The greatest war represented on video game consoles this generation is not set in World War 2, modern times, or even the future - it’s the war between the Call of Duty franchise and everyone else. EA has tried once before to settle the score, taking CoD head on with their Medal of Honor franchise with little effect. The latest attack has come in the form of Battlefield 3, a franchise who’s roots are in the PC but found new life with the Bad Company series on consoles. Battlefield 3 spans both PC and console and is definitely EA’s answer to Call of Duty, but does the focus on this war cost Battlefield 3 what has defined the series?
It’s hard to talk about Battlefield 3 and not start at the game’s single player component. It’s the marketed component, it’s the bayonet on the weapon, and it’s the most talked about piece. The campaign drops you into the role of Sgt. Blackburn, among other military soldiers, in a fight against the PLA, a middle eastern terrorist force. The story plays out in a series of interrogation scenes that flash back from a larger event that is being uncovered. Sounds very familiar, no?
Sadly the missions in Battlefield 3 are nothing like they were in the Bad Company games, expansive huge missions that feel much bigger. The missions in BF3 are devoid of much personality and attempt a much more serious tone. That’s not to say there aren’t some really awesome moments in BF3. There are plenty of explosive set pieces; one in particular that stands out is the storming of a city at night with a group of soldiers. The lighting and sound instantly pulls you into the moment, and the blackness of night contrasted against the flashing of muzzle fire makes for a beautiful yet menacing display.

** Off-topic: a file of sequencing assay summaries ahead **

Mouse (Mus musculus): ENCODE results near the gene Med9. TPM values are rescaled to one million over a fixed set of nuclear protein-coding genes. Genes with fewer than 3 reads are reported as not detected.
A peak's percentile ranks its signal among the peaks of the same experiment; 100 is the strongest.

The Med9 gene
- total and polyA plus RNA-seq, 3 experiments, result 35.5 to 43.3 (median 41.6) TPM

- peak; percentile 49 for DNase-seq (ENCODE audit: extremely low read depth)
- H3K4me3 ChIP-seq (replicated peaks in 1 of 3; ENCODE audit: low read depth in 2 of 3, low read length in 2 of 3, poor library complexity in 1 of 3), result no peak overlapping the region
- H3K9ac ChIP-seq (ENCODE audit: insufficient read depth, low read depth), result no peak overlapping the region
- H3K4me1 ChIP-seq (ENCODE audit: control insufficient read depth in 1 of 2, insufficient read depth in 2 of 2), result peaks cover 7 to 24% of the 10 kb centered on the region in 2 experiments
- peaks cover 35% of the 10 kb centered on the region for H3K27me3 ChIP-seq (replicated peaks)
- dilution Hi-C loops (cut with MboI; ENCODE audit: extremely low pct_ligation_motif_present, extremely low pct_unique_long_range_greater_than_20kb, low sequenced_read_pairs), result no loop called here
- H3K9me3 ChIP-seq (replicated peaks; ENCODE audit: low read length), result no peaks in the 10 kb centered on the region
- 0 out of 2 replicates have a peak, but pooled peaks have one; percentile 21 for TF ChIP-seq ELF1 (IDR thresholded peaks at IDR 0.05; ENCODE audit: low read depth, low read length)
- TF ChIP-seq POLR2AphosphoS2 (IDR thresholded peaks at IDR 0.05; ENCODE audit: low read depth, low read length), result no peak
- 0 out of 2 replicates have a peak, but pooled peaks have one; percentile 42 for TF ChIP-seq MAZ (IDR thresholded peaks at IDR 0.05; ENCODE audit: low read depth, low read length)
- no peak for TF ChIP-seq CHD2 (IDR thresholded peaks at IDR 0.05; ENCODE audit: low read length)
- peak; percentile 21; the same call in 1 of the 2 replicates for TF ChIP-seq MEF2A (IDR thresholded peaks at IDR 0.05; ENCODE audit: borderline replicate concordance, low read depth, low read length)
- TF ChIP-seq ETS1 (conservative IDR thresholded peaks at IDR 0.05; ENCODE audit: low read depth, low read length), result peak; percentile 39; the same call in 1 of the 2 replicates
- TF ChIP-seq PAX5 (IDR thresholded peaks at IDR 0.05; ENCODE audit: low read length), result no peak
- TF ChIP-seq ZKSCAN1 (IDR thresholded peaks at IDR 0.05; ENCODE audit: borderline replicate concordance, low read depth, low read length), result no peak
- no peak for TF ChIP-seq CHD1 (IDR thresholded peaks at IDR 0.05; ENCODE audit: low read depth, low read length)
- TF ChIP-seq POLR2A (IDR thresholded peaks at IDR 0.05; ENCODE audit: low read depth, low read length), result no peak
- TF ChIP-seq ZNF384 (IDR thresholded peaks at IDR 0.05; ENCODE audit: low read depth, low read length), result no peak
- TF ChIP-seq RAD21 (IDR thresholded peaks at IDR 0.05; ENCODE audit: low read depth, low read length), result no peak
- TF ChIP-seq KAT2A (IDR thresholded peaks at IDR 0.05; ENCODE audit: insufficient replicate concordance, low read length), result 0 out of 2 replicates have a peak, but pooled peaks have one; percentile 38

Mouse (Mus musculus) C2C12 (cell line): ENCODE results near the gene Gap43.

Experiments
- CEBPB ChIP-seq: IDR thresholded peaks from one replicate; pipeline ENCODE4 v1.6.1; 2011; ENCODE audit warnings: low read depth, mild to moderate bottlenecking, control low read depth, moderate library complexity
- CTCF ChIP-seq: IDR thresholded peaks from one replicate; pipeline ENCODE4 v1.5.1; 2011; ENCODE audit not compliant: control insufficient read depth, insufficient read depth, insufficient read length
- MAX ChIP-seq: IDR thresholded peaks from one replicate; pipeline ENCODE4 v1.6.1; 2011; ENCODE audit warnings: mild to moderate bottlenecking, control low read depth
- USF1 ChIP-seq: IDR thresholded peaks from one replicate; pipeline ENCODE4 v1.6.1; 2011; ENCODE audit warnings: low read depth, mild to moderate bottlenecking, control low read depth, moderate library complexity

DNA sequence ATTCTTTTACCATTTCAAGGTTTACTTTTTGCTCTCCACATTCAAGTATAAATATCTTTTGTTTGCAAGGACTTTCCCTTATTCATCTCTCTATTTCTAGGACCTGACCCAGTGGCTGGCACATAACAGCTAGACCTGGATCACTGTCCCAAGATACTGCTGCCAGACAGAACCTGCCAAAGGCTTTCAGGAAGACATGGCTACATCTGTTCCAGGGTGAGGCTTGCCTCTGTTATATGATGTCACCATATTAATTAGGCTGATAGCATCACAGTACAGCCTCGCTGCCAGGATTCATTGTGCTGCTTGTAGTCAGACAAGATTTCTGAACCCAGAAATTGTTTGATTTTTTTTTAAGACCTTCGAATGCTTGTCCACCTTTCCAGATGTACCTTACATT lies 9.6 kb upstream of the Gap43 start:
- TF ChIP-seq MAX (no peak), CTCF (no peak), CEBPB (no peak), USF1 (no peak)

Battlefield 3’s graphics are definitely the game’s standout feature thanks to DICE’s new FrostBite 2 engine. Lighting and texture work are absolutely astounding, especially on the PC. While the consoles look great comparatively to other console games, comparing it to the PC is no contest. All the modes including multiplayer, co-op, and single player show off the engine’s graphical capabilities.
The problem I have with the single player is that it’s simply uninspired, or perhaps, too inspired by Modern Warfare. There’s not a single moment in it that would make you say - “yes, I’m playing a Battlefield game.” It’s a completely handheld experience from start to finish with a very linear path. Perhaps the best example of this is the first “flight” mission. If you expect you’d be controlling a jet fighter against enemy jet fighters…you’d be wrong. Instead you fly as a co-pilot and simply “look at targets” to lock on and fire. I thought Battlefield was about vehicles?